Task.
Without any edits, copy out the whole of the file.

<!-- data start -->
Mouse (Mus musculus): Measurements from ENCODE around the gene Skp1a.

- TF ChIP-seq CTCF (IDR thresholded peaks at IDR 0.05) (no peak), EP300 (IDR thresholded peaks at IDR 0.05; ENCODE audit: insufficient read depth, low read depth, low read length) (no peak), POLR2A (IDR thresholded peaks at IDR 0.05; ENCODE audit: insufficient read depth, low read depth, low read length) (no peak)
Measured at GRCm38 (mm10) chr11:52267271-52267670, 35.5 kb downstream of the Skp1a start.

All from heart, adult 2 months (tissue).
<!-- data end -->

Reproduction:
Mouse (Mus musculus): Measurements from ENCODE around the gene Skp1a.

- TF ChIP-seq CTCF (IDR thresholded peaks at IDR 0.05) (no peak), EP300 (IDR thresholded peaks at IDR 0.05; ENCODE audit: insufficient read depth, low read depth, low read length) (no peak), POLR2A (IDR thresholded peaks at IDR 0.05; ENCODE audit: insufficient read depth, low read depth, low read length) (no peak)
Measured at GRCm38 (mm10) chr11:52267271-52267670, 35.5 kb downstream of the Skp1a start.

All from heart, adult 2 months (tissue).